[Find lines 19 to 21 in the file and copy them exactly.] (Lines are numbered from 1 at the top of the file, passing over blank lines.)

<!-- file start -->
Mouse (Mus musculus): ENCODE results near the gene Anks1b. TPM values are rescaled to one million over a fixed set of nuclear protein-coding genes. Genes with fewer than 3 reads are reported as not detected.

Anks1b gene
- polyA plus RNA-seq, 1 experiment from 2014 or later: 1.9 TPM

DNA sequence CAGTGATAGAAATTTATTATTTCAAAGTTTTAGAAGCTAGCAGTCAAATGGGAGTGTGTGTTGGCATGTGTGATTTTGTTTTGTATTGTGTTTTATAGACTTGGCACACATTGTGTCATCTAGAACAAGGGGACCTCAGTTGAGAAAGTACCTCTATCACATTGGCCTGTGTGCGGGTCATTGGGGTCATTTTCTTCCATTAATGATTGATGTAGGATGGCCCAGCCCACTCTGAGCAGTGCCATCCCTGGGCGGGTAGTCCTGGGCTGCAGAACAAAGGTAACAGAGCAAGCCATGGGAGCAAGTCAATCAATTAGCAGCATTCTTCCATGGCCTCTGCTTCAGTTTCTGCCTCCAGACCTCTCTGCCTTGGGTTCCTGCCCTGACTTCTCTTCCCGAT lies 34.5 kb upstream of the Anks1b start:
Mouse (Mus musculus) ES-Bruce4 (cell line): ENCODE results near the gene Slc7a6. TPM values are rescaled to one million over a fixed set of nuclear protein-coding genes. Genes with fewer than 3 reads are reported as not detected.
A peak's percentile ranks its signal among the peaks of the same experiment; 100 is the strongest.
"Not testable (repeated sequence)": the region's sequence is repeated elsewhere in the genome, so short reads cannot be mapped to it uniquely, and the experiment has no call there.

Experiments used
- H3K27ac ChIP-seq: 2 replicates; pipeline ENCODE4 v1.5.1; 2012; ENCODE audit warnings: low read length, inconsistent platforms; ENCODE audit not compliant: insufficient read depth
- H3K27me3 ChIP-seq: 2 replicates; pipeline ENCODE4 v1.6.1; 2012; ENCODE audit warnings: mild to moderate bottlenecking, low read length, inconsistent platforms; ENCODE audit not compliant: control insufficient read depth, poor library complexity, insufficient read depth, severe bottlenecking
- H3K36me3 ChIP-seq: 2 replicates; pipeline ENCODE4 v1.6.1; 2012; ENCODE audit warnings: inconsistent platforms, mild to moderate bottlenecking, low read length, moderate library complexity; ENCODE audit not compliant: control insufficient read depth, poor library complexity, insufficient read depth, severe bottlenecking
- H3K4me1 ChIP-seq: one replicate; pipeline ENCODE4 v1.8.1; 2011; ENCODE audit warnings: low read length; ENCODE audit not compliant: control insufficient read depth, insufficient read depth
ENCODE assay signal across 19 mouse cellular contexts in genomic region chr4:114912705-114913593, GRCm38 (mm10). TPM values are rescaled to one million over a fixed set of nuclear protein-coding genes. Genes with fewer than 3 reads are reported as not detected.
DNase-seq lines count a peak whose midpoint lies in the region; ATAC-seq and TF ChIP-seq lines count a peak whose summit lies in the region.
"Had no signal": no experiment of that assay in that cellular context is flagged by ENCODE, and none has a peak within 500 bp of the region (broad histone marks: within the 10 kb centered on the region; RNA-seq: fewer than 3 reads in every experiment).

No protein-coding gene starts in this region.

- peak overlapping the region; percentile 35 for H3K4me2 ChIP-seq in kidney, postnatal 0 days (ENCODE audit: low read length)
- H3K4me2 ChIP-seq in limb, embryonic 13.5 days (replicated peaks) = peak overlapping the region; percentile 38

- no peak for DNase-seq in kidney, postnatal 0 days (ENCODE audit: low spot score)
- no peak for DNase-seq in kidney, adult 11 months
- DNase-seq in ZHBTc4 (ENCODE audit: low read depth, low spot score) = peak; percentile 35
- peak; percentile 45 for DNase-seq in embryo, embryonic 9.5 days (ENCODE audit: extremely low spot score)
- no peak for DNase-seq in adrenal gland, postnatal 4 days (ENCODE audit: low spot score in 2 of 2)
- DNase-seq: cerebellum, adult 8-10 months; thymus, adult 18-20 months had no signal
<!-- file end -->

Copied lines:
- no peak for DNase-seq in kidney, postnatal 0 days (ENCODE audit: low spot score)
- no peak for DNase-seq in kidney, adult 11 months
- DNase-seq in ZHBTc4 (ENCODE audit: low read depth, low spot score) = peak; percentile 35